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Strong Solar Flare Could Bring Northern Lights to Washington, Oregon Coast

Published 10/28/21 at 6:36 PM PDT
By Oregon Coast Beach Connection staff

Strong Solar Flare Could Bring Northern Lights to Washington, Oregon Coast

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(Portland, Oregon) – [SEE THE UPDATES: Chances for Northern Lights Rise Along Washington, Oregon Coast 45% chance for Sat and Sun, but clouds come in Sunday ] Scientists from the U.S. Space Weather Prediction Center (SWPC) said the strongest solar flare in recent years just erupted from the sun early on Thursday, classified as an X1-class flare – the most powerful of them all. The result could be some spectacular sightings of the aurora borealis along the upper parts of the Washington coast and possibly even well down into the Oregon coast on Friday and Saturday. (Above: Thursday's flare caught by NASA)

With clear skies forecast on most of the Oregon coast and all of the Washington coast on those nights, a showing of the northern lights could be a memorable one. However, the southern Oregon coast will remain murky and cloudy on those nights, from about Reedsport southward into Brookings.

The flare, which is believed to have also created a coronal mass ejection (CME), was enough to disrupt communications in the southern hemisphere earlier today. It peaked about 7:30 a.m. west coast time.

However, predicting any aurora is still too early, according to Jim Todd, astronomer with Portland's OMSI.

“As of now, predictions are not out yet for possible aurora activities,” Todd told Oregon Coast Beach Connection. “When will the CME itself arrive? Assuming that it is Earth directed, probably on Oct. 30th or 31st. Fresh data from SOHO coronagraphs will allow a more precise forecast, so stay tuned.”

The flare caused a sizable radio blackout early Thursday in South America, which was sunlit at the time and facing the sun's best and worst impacts. It did not last long, according to NASA.

SpaceWeather.com said if the northern lights do occur here, and the Earth is in the path of the electromagnetic storm, it could seriously disrupt satellite communications for a time.


Graphic showing the radio interference in South America earlier in the day (courtesy NASA)

See Oregon Coast Weather - Washington Coast Weather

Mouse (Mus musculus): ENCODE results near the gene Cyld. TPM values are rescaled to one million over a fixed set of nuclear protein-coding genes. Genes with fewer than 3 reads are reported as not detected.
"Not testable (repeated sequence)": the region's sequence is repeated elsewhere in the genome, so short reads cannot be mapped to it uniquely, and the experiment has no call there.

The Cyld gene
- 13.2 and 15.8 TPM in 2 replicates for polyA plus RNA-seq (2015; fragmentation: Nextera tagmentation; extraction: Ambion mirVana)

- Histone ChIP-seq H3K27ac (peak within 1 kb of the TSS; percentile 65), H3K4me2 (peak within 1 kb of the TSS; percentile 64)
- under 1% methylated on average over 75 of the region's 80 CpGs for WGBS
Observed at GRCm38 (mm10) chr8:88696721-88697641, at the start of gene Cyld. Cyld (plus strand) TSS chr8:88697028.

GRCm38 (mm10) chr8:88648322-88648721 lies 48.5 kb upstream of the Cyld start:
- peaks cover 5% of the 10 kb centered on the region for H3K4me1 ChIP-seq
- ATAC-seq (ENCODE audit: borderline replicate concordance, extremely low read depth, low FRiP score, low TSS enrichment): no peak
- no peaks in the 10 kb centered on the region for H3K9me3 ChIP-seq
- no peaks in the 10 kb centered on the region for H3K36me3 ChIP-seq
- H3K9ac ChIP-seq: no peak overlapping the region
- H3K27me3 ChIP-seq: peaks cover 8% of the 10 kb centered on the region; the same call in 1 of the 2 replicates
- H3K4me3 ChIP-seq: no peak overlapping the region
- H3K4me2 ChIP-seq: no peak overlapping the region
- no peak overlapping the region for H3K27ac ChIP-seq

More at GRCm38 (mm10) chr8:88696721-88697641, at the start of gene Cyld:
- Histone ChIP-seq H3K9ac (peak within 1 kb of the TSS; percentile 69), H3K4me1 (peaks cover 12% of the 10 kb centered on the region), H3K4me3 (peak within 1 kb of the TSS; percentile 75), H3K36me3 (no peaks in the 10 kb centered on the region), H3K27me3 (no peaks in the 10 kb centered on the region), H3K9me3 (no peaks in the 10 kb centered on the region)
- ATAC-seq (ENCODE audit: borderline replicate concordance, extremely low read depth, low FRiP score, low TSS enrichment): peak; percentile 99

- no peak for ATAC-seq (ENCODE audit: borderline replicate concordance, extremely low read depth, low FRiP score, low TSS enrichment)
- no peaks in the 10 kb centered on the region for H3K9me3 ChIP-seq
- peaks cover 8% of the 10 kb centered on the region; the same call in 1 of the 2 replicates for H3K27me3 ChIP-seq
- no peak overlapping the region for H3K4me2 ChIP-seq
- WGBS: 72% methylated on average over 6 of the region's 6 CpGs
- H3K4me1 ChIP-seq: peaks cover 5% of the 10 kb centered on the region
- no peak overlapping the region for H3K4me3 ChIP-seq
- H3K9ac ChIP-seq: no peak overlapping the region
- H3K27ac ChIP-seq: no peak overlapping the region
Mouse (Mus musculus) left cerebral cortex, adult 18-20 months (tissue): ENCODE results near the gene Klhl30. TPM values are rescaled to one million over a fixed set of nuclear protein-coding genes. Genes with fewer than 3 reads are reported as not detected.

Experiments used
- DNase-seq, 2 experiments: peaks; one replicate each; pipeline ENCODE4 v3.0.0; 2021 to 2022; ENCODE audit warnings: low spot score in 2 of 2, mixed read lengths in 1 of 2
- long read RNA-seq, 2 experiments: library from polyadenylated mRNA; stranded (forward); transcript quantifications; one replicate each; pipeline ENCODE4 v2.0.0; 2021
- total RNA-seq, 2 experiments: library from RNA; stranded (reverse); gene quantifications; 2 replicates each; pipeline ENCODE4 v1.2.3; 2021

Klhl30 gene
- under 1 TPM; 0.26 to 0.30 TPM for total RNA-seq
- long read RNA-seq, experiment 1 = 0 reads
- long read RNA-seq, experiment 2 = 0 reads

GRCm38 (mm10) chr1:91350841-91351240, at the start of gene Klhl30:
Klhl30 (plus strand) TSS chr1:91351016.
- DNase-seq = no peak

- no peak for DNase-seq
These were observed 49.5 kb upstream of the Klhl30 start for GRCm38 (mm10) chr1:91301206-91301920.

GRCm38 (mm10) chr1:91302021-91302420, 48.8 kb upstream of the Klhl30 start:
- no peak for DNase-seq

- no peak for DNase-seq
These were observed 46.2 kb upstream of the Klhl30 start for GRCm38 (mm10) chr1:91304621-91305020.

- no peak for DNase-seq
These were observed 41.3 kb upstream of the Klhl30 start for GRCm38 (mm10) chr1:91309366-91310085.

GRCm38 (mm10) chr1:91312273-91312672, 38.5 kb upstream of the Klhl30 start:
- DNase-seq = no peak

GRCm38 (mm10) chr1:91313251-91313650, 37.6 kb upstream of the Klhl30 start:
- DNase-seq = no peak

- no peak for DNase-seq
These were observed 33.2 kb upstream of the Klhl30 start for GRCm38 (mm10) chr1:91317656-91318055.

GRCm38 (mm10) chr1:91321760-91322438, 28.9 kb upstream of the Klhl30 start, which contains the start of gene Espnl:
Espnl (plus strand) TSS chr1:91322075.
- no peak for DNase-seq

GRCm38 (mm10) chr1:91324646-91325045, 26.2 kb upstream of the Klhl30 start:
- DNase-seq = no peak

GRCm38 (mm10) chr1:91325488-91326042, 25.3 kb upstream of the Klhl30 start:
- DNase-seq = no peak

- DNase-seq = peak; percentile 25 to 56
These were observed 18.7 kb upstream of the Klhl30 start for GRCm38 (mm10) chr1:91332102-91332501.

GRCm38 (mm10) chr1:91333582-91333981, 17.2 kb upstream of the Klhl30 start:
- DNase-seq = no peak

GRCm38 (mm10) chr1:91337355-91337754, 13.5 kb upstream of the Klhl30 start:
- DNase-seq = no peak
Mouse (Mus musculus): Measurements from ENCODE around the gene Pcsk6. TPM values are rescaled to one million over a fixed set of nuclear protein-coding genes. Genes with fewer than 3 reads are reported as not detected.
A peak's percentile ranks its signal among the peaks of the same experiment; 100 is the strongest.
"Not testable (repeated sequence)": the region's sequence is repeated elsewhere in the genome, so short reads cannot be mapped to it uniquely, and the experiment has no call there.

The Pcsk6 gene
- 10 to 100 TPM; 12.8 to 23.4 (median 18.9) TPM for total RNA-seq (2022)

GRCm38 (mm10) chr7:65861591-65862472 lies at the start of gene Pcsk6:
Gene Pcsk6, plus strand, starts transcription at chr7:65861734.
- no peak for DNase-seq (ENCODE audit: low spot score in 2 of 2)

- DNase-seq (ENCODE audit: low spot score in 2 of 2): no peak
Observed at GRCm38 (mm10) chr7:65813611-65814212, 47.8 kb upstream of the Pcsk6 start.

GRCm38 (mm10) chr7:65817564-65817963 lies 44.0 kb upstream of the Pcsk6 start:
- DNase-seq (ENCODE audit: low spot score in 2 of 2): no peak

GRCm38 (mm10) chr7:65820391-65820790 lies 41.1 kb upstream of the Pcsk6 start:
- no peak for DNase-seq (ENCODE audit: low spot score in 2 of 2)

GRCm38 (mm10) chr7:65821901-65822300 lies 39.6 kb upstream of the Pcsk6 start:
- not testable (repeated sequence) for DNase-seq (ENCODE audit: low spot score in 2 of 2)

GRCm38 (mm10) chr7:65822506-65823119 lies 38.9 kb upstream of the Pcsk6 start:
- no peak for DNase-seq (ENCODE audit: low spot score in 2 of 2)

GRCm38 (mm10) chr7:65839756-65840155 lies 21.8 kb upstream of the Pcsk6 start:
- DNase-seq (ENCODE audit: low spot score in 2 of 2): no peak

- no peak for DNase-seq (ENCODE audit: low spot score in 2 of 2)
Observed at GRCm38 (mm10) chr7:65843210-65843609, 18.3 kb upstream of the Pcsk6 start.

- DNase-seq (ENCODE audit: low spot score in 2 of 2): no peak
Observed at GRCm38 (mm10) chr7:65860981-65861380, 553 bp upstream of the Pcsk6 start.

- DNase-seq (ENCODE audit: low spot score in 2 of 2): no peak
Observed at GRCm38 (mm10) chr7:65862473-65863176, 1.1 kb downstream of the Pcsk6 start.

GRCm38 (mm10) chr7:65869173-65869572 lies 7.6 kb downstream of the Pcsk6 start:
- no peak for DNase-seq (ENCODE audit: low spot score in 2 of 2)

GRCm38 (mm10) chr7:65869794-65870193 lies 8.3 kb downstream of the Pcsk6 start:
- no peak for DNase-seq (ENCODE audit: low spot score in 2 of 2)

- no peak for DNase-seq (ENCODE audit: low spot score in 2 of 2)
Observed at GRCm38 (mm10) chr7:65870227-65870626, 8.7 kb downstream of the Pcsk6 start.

Solar flares are essentially massive eruptions from the surface of the sun, where radiation sends out charged particles into space. If the Earth is in that path, the result can be plenty of northern lights into latitudes well below the Arctic Circle. Flares are classified in a letter system. X-class are the strongest, M-class are lesser so and relatively in the middle, and the C-class storms are the weakest.


Aurora Borealis in the Coast Range

"An X2 is twice as intense as an X1, an X3 is three times as intense, etc.,” said NASA. “Flares that are classified X10 or stronger are considered unusually intense."

This particular flare came from a sunspot designated AR2887, which is facing the Earth in general. It reportedly caused two other flares in the medium range the same day before the big one.

Washington State is generally in a much better position to witness northern lights during such events, and that definitely includes the coastline.

Pay attention to the latest regional weather forecasts in your area to find updates on aurora borealis predictions, or SpaceWeather.gov. If you intend to head out to photograph the phenomenon, keep in mind you may not be able to see it with the naked eye. Often, you'll need a camera with a tripod and long exposure times, then you'll need to check the camera afterwards for any “curtains of light” that may be there.

The photos above and below were taken by Oregon Coast Beach Connection in the Coast Range and these sights were not visible, except by the camera.

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